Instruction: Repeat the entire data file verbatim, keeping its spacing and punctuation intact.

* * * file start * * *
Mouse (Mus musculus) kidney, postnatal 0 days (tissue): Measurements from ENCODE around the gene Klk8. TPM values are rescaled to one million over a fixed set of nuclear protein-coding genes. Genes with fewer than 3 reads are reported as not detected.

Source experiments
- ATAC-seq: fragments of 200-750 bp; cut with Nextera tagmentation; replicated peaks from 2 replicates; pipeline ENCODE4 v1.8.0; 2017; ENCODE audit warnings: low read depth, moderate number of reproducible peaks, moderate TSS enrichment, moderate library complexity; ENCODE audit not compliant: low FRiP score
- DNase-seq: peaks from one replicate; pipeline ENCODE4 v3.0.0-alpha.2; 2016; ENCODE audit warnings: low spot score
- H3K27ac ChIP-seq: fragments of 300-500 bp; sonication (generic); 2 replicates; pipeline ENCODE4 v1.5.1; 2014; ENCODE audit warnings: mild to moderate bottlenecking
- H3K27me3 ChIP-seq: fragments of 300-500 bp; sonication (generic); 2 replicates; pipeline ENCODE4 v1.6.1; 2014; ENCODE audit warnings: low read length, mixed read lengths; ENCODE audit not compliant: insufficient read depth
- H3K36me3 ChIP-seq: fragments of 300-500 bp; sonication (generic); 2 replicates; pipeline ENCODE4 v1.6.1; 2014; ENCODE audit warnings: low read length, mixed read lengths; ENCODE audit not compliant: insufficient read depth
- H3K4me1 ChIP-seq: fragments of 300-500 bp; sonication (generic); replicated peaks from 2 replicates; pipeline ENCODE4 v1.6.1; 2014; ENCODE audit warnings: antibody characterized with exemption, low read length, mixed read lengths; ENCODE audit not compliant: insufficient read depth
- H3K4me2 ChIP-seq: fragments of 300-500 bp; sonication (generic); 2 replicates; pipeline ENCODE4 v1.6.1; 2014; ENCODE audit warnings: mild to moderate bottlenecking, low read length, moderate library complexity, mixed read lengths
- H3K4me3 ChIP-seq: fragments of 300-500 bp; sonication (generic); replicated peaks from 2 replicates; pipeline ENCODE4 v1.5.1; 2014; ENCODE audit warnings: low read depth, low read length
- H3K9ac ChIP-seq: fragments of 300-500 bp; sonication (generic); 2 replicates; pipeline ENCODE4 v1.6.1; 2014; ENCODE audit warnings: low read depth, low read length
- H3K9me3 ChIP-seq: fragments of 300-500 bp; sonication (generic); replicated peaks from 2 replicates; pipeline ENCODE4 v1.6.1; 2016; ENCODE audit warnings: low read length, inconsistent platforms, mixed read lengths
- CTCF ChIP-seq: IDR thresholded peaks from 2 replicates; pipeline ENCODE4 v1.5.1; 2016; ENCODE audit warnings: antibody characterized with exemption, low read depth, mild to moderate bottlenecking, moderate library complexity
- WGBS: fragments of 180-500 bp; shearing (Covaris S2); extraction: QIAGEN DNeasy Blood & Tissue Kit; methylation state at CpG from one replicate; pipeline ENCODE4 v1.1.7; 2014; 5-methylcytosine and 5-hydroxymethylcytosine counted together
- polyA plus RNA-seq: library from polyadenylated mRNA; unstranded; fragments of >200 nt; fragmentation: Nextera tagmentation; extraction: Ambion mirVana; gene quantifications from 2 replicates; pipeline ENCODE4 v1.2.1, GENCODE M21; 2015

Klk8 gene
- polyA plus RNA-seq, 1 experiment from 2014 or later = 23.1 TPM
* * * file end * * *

Mouse (Mus musculus) kidney, postnatal 0 days (tissue): Measurements from ENCODE around the gene Klk8. TPM values are rescaled to one million over a fixed set of nuclear protein-coding genes. Genes with fewer than 3 reads are reported as not detected.

Source experiments
- ATAC-seq: fragments of 200-750 bp; cut with Nextera tagmentation; replicated peaks from 2 replicates; pipeline ENCODE4 v1.8.0; 2017; ENCODE audit warnings: low read depth, moderate number of reproducible peaks, moderate TSS enrichment, moderate library complexity; ENCODE audit not compliant: low FRiP score
- DNase-seq: peaks from one replicate; pipeline ENCODE4 v3.0.0-alpha.2; 2016; ENCODE audit warnings: low spot score
- H3K27ac ChIP-seq: fragments of 300-500 bp; sonication (generic); 2 replicates; pipeline ENCODE4 v1.5.1; 2014; ENCODE audit warnings: mild to moderate bottlenecking
- H3K27me3 ChIP-seq: fragments of 300-500 bp; sonication (generic); 2 replicates; pipeline ENCODE4 v1.6.1; 2014; ENCODE audit warnings: low read length, mixed read lengths; ENCODE audit not compliant: insufficient read depth
- H3K36me3 ChIP-seq: fragments of 300-500 bp; sonication (generic); 2 replicates; pipeline ENCODE4 v1.6.1; 2014; ENCODE audit warnings: low read length, mixed read lengths; ENCODE audit not compliant: insufficient read depth
- H3K4me1 ChIP-seq: fragments of 300-500 bp; sonication (generic); replicated peaks from 2 replicates; pipeline ENCODE4 v1.6.1; 2014; ENCODE audit warnings: antibody characterized with exemption, low read length, mixed read lengths; ENCODE audit not compliant: insufficient read depth
- H3K4me2 ChIP-seq: fragments of 300-500 bp; sonication (generic); 2 replicates; pipeline ENCODE4 v1.6.1; 2014; ENCODE audit warnings: mild to moderate bottlenecking, low read length, moderate library complexity, mixed read lengths
- H3K4me3 ChIP-seq: fragments of 300-500 bp; sonication (generic); replicated peaks from 2 replicates; pipeline ENCODE4 v1.5.1; 2014; ENCODE audit warnings: low read depth, low read length
- H3K9ac ChIP-seq: fragments of 300-500 bp; sonication (generic); 2 replicates; pipeline ENCODE4 v1.6.1; 2014; ENCODE audit warnings: low read depth, low read length
- H3K9me3 ChIP-seq: fragments of 300-500 bp; sonication (generic); replicated peaks from 2 replicates; pipeline ENCODE4 v1.6.1; 2016; ENCODE audit warnings: low read length, inconsistent platforms, mixed read lengths
- CTCF ChIP-seq: IDR thresholded peaks from 2 replicates; pipeline ENCODE4 v1.5.1; 2016; ENCODE audit warnings: antibody characterized with exemption, low read depth, mild to moderate bottlenecking, moderate library complexity
- WGBS: fragments of 180-500 bp; shearing (Covaris S2); extraction: QIAGEN DNeasy Blood & Tissue Kit; methylation state at CpG from one replicate; pipeline ENCODE4 v1.1.7; 2014; 5-methylcytosine and 5-hydroxymethylcytosine counted together
- polyA plus RNA-seq: library from polyadenylated mRNA; unstranded; fragments of >200 nt; fragmentation: Nextera tagmentation; extraction: Ambion mirVana; gene quantifications from 2 replicates; pipeline ENCODE4 v1.2.1, GENCODE M21; 2015

Klk8 gene
- polyA plus RNA-seq, 1 experiment from 2014 or later = 23.1 TPM